Aaron Marshall of Intervals has created a sound of his own in modern instrumental guitar music. His fusion of slick leads, energetic grooves and impactful progressions come together to create some truly unique music. But as much as Aaron's music has a concise identity, it is also constantly evolving and re-evaluating itself. For his latest album, aptly named “The Way Forward”, Aaron partnered with Norwegian composer, Owane, to add a new foundation of electronic influence to his sound, and take the next step in the evolution of Intervals.
Posted — January 30, 2020
In this “Orchestration in Heavy Music”, we’re going to be looking at the Intervals track “Impulsively Responsible”, and investigating the components that give “The Way Forward” it's particular sonic aesthetic. Taking away the obvious guitar, drum, and bass, the primary instrument at play here is the synthesizer.
While still a relatively young instrument, there's a lot of history to consider when discussing the world of synthesizers. Old school analog synthesizers are instruments so powerful in colour that they can immediately transport the listener into a certain era or genre of music. It’s not dissimilar to hearing the harpsichord and thinking of classical, or hearing the saxophone and thinking of jazz. In the case of "The Way Forward", Aaron and Owane use an amalgamation of late 80's and early 90's synth sounds to add depth and texture to the songs, as well as to harken back to the sounds of the era in which Aaron grew up. Aaron is taking his sound forward by staying true to the fundamentals that he has developed in his music, while looking back to his past for a sonic representation of where he comes from. These sounds and textures outline and emphasize the signature moves that can be heard across the Intervals discography, and give them a new context.
Electronic instrumentation's functional ability is nothing short of boundless, but in the case of "Impulsively Responsible”, we’re going to be taking a look at one tried and true function of the synthesizer, doubling.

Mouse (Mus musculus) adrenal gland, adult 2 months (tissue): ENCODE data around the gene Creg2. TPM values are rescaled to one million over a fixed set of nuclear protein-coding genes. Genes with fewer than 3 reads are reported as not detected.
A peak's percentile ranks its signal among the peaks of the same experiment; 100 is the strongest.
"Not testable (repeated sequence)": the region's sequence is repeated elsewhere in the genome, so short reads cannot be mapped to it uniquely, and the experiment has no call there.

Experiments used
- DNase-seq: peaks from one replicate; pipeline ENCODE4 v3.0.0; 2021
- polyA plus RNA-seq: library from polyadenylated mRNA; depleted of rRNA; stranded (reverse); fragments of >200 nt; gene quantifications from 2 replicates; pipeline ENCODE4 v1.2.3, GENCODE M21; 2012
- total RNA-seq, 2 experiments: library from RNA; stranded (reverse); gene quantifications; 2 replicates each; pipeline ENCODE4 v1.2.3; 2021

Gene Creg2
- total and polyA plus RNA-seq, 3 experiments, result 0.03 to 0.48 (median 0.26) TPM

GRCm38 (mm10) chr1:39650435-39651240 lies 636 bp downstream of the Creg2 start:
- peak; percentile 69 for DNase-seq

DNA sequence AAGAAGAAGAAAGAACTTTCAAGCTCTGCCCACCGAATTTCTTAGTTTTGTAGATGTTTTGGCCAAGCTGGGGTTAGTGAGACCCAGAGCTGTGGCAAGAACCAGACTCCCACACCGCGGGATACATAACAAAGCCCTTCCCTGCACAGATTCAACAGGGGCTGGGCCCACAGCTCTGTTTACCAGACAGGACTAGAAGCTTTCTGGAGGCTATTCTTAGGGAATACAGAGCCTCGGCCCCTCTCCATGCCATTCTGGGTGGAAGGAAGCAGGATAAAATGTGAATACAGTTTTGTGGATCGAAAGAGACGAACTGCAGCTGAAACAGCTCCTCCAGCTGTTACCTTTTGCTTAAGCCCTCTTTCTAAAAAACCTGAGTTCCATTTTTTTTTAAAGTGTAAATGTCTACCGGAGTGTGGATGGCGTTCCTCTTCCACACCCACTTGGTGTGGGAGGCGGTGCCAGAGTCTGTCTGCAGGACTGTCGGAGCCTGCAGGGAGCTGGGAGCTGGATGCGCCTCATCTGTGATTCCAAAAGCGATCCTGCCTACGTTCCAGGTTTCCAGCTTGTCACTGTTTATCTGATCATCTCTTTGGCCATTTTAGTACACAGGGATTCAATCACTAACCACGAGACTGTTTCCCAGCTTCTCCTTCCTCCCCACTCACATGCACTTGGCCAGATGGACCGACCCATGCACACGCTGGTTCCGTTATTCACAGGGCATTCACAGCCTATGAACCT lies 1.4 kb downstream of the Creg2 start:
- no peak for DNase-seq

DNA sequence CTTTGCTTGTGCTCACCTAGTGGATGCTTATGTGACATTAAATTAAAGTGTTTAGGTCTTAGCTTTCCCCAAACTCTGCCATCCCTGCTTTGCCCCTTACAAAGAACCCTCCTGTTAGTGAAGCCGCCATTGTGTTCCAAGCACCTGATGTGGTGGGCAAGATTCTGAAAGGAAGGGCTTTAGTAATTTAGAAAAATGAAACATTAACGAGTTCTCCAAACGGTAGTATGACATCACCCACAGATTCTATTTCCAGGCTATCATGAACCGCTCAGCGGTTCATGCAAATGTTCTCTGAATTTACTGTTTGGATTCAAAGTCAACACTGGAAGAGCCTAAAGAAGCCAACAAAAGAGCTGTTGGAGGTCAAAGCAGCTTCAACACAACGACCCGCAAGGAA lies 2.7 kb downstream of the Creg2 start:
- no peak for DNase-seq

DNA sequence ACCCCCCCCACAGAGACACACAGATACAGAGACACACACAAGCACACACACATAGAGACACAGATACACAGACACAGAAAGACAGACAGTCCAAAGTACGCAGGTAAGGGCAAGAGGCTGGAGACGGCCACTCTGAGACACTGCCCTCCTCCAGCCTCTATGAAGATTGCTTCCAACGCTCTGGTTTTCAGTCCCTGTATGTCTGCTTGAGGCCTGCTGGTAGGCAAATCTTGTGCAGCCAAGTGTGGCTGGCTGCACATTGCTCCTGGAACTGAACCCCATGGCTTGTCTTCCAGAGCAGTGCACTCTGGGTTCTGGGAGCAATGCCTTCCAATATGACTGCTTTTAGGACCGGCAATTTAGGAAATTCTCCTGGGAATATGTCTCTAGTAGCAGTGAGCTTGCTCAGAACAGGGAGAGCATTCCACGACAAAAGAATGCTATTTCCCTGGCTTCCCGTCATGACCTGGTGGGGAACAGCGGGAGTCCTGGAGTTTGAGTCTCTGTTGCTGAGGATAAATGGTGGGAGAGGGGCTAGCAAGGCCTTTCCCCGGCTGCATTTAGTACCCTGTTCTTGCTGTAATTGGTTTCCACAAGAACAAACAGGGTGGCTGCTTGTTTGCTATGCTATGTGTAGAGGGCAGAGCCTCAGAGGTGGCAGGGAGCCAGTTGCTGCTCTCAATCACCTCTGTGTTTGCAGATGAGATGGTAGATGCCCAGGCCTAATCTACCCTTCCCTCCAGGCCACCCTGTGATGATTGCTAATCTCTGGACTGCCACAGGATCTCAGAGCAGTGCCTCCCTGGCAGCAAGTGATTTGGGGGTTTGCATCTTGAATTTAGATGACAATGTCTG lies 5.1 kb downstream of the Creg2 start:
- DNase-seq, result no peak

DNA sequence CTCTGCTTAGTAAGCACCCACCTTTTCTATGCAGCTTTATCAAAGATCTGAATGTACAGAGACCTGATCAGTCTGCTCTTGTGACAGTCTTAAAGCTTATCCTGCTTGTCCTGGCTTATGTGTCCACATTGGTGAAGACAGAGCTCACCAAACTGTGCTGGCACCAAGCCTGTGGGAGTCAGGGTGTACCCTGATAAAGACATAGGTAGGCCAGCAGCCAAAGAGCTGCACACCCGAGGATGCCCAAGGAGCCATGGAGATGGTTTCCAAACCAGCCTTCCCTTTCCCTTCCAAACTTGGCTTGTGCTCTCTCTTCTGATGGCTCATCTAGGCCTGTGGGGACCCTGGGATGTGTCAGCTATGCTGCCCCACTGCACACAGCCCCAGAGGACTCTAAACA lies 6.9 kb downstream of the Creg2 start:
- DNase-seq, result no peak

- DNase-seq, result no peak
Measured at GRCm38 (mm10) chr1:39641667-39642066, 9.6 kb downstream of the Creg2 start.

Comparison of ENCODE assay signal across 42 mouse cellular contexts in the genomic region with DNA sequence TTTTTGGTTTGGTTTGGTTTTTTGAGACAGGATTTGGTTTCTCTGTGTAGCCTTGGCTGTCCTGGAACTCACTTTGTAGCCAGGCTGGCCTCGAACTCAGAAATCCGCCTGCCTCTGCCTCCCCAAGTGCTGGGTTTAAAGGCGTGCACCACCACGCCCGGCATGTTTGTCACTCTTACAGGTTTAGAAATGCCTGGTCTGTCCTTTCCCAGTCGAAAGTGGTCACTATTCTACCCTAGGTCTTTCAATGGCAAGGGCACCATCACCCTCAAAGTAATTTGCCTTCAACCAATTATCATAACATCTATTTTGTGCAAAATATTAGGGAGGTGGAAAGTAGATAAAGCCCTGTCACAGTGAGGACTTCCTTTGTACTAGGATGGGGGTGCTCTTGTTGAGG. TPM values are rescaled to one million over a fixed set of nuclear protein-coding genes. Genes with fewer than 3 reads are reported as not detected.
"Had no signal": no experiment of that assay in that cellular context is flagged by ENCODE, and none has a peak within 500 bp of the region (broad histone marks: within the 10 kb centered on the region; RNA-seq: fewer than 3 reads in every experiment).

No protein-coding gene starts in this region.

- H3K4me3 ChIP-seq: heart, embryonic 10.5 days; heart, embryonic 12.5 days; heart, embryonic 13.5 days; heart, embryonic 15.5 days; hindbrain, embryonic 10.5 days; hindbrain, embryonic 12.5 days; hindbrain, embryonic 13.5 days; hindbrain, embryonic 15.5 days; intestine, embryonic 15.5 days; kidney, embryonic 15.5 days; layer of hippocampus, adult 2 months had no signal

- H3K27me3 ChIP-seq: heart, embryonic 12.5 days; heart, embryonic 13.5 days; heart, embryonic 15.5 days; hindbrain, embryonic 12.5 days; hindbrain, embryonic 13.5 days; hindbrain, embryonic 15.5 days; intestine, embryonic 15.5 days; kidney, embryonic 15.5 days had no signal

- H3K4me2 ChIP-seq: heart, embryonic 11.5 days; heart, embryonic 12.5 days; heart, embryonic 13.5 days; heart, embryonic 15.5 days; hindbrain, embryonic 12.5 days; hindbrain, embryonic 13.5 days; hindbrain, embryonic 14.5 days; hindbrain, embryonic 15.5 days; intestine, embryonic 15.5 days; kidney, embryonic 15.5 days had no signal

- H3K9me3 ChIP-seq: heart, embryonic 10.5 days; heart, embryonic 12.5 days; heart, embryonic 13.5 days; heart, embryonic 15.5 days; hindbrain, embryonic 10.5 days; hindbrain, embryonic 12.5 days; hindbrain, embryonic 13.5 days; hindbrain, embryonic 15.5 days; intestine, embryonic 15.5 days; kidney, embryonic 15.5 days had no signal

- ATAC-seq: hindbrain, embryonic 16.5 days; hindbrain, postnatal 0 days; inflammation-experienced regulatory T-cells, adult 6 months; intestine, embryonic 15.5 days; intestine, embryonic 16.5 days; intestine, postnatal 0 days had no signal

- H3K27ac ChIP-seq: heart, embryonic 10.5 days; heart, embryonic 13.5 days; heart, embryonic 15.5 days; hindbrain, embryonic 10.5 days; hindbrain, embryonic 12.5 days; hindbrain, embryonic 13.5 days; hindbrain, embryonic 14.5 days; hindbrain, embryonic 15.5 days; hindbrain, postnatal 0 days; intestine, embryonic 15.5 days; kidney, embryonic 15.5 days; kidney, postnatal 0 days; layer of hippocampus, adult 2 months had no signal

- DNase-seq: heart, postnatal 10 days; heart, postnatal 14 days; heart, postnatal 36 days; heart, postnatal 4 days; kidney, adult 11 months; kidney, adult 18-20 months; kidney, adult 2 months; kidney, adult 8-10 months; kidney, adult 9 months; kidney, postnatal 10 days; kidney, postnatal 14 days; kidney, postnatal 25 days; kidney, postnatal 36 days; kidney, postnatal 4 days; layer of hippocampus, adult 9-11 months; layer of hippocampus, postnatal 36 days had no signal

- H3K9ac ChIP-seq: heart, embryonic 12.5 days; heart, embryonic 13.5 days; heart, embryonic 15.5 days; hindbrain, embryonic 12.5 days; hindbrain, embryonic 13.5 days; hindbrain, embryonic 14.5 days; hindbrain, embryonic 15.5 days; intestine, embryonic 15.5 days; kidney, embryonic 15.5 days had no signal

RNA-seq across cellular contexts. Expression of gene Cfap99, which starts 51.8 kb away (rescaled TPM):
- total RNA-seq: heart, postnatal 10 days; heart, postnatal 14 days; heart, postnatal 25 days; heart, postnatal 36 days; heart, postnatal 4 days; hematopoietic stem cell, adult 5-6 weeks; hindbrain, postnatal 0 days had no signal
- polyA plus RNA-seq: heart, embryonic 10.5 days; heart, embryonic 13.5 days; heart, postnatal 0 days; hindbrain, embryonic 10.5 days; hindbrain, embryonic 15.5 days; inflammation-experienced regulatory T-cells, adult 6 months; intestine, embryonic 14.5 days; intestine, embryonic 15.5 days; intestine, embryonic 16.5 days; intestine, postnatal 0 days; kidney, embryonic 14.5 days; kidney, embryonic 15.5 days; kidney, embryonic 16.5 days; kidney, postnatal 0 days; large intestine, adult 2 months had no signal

In our first example we are looking at a lead section from the first verse:
And here’s the synth layer:
It's worth pointing out here that if you're going to double guitar with synths, programming the performance of the synth with precise detail goes a long way towards creating a unified tone. A healthy amount of Aaron’s nuanced playing is programmed into the synth for this layer, namely the ghost note "chicka" toward the end of the lead, as well as the quick slide off the fretboard at the end of the passage.
Here’s what we get when the whole thing is played together:
Tight playing, tightly programmed synth doubling, a lot of sass, and an immediate new sonic aesthetic for the song.
Now, this doubling thing isn’t restricted to lead lines. You can also use polyphonic synthesizers to play chords instead of single note layering. The chorus of Impulsively Responsible is a great example of this:
In this audio example, we’ve got guitars and bass playing the chorus on their own. It sounds pretty big, but could get bigger with our doubling trick. Lets take a look at how Aaron and Owane doubled these chords:
The synth here has a very strong attack that punches its way through the mix. It’s also got those great volume swells that add a significant texture on some of the longer held chords.
Let’s add this all up together:
Massive difference! The attack of the synth really punches through, and the inclusion of those volume swells has a powerful impact.
If you’re looking to write some music with it’s roots firmly planted in an era or musical style, The Way Forward is a fine example of how to do it with minimal edits to your writing, and a great use of instrumentation to present the intended aesthetic. Aaron’s fascination with the sound of 80’s and 90’s, his partnership with Owane, and their use of synthesizers result in a simple but effective addition to The Way Forward. Instrumentation, when thought out to this degree, can completely change the colour of your music.